Banks, Financial

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Currencies, Equities

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Just as horror movies can spook fright nerds more than they expect, so political risk is sparking heightened levels of anxiety among seasoned investors. Investors caught out by Brexit and Donald Trump are making better preparations for political risk in Europe, plotting a route to the exit door if the unfolding story of French, German […]

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Barclays: life in the old dog yet

Barclays, a former basket case of British banking, is beginning to look inspiringly mediocre. The bank has failed Bank of England stress tests less resoundingly than Royal Bank of Scotland. Investors believe its assets are worth only 10 per cent less than their book value, judging from the share price. Although Barclays’s legal team have […]

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Banks, Financial

Banking app targets millennials who want help budgeting

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Categorized | Banks

Credit Suisse boosts US parental leave

Posted on November 30, 2015

Baby bottle and picture on desk©iStock

BNP Paribas offers 12 weeks of paid parental leave to employees in the US; Morgan Stanley and Goldman Sachs offer 16. Now Credit Suisse has trumped them all, extending its package to 20 weeks, in a bid to attract and retain top staff in a world of long hours and flat or falling pay.

On Monday the Zurich-headquartered bank said US employees would be eligible for an extra eight weeks of paid parental leave. The policy covers the bank’s 8,500 US workers and applies to both hourly and salaried employees who work at least 20 hours a week. Primary caregivers of either gender are covered by the policy and can take their leave at any time during the first 12 months after the baby is born.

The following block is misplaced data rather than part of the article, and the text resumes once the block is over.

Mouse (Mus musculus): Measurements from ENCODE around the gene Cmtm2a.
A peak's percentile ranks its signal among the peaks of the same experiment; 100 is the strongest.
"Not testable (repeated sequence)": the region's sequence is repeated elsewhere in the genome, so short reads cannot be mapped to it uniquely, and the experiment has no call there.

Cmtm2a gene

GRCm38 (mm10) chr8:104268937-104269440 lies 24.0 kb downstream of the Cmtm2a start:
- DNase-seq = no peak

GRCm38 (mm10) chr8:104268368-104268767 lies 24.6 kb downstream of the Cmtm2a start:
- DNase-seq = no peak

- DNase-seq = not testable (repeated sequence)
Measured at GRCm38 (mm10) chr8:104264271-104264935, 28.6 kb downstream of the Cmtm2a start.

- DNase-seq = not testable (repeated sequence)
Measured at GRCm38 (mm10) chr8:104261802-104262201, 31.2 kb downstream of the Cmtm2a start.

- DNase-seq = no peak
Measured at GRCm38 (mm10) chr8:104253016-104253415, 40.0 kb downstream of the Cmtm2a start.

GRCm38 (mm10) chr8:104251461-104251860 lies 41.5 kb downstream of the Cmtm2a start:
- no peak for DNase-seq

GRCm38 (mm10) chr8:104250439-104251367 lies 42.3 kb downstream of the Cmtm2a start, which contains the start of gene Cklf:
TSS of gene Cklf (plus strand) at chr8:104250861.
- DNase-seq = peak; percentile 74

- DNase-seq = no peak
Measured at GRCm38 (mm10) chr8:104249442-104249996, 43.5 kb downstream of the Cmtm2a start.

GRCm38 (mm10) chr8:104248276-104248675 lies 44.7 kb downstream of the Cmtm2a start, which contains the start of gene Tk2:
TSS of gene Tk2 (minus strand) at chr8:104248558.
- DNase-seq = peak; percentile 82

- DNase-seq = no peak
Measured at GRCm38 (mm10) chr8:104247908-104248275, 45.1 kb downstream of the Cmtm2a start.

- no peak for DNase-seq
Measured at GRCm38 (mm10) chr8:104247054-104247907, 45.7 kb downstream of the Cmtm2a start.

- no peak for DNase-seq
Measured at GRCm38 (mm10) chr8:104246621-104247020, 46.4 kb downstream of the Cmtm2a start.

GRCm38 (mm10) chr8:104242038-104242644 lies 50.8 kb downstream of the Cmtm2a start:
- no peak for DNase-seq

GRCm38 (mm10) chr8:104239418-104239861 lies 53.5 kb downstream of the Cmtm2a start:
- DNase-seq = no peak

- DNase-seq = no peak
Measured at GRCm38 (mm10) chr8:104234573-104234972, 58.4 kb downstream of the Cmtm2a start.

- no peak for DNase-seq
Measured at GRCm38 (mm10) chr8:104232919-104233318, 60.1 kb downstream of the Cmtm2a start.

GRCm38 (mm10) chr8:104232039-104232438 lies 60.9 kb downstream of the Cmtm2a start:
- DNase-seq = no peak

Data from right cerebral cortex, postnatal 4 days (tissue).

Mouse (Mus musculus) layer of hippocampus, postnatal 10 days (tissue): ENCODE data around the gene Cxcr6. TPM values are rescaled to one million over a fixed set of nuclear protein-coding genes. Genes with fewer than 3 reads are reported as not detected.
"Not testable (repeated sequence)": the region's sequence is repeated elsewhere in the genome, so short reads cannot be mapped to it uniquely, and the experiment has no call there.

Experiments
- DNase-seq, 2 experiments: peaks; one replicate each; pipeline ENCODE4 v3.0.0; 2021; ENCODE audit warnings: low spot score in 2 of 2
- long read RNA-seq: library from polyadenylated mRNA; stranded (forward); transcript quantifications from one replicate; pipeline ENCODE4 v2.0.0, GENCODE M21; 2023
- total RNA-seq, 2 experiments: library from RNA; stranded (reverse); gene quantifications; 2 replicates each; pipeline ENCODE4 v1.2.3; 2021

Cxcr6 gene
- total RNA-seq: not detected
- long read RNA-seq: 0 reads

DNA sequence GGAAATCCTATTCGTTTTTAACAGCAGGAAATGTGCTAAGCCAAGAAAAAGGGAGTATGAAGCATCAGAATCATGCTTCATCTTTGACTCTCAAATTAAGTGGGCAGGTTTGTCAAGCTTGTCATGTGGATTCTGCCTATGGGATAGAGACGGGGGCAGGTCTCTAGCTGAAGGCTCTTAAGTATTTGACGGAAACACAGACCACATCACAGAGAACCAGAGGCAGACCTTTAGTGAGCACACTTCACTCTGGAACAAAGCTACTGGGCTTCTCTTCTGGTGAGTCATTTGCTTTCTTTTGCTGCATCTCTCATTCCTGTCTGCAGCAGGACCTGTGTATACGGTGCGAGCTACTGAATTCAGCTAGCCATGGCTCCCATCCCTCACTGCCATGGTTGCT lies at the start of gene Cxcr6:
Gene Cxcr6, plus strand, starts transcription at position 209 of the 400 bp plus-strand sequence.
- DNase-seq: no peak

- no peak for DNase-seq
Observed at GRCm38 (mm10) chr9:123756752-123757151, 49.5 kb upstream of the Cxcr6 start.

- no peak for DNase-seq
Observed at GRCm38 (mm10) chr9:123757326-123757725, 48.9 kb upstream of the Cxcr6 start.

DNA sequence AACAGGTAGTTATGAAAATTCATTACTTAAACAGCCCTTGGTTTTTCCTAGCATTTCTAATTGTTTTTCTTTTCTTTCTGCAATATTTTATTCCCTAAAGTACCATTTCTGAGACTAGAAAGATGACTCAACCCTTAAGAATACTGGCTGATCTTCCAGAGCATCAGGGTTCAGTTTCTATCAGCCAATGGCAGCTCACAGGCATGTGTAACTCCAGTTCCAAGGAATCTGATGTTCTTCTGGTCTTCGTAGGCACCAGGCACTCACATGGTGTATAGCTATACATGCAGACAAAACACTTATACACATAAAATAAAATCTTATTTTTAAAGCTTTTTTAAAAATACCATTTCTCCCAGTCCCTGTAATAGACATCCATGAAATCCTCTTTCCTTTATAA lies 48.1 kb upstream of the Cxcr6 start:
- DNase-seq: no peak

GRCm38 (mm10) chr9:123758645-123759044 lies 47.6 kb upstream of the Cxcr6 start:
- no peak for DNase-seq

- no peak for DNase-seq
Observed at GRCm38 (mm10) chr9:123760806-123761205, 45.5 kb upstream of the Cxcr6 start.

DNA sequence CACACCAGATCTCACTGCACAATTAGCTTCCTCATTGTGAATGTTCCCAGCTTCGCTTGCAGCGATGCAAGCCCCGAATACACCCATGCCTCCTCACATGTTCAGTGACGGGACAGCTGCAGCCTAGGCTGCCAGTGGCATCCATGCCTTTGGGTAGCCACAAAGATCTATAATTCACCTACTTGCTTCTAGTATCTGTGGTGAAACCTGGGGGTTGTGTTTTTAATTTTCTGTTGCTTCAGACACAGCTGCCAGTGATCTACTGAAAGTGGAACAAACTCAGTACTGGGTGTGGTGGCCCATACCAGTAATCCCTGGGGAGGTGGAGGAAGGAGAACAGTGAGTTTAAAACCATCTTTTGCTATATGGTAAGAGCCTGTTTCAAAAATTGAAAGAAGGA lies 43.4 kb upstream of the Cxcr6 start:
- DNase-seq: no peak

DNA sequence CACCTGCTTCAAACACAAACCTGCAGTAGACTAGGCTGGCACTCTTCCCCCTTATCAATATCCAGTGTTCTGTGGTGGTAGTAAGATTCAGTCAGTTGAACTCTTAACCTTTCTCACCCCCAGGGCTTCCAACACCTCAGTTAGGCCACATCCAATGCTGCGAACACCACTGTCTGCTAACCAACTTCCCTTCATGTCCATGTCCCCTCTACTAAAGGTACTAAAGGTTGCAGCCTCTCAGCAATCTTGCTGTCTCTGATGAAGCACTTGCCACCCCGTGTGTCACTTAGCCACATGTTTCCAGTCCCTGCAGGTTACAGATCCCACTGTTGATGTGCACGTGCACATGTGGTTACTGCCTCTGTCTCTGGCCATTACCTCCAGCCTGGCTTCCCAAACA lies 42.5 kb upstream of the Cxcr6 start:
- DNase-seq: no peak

Elizabeth Donnelly, head of benefits for the Americas at Credit Suisse, said the move was prompted by a review of employees’ usage of the benefits system, which found that women were taking an average of 18 weeks’ leave — six of them unpaid.

    “We felt it was the right time to adjust our policies to be more competitive,” Ms Donnelly said, noting that she considered the bank’s competitors to be “tech firms and hedge funds”, in addition to financial-services firms.

    “I wouldn’t put it in terms of arms race; we just want to attract the best talent. We recognise that millennials are asking for more flexibility and a better integration between work and life,” she said.

    The improvements come as big banks look to hold on to their best people, at a time when some of the brightest of Wall Street are being lured away to Silicon Valley, where total pay can be higher and the hours less arduous.

    The big European banks, in particular, are feeling the squeeze, as some of the biggest overhaul their businesses under new leadership. John Cryan, the new head of Deutsche Bank, has signalled that bonuses may have to drop, if the bank is to boost profitability.

    Overall, pay in investment banks has fallen by a fifth over the past five years, according to research by PwC, as banks have been hit by a combination of tougher regulation and sluggish markets in the wake of the financial crisis.

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    Facebook, whose chief executive Mark Zuckerberg has just had his first child, offers employees four months of paid leave, regardless of where they are located. Netflix, the California-based streaming service, offers unlimited leave to US employees within the first year after a child is born or adopted.

    Morgan Stanley’s policy allows employees who are the primary caregiver to have up to 16 weeks paid time off following the birth, adoption or placement of a foster child, a spokesperson said.

    Goldman Sachs has a three-page list of services to support working parents among its 36,900 employees, including lactation rooms and back-up childcare facilities, both offered on-site in New York and New Jersey. In recent years it has put its surrogacy and adoption packages on a par with its maternity packages.

    In January, Credit Suisse will roll out a new programme allowing employees travelling on business trips with infants to have a nanny accompany them. The bank will pay the nanny’s travel and subsistence costs.

    Changes to Credit Suisse’s parental leave policy were first reported by the Wall Street Journal.

    Additional reporting by James Shotter in Frankfurt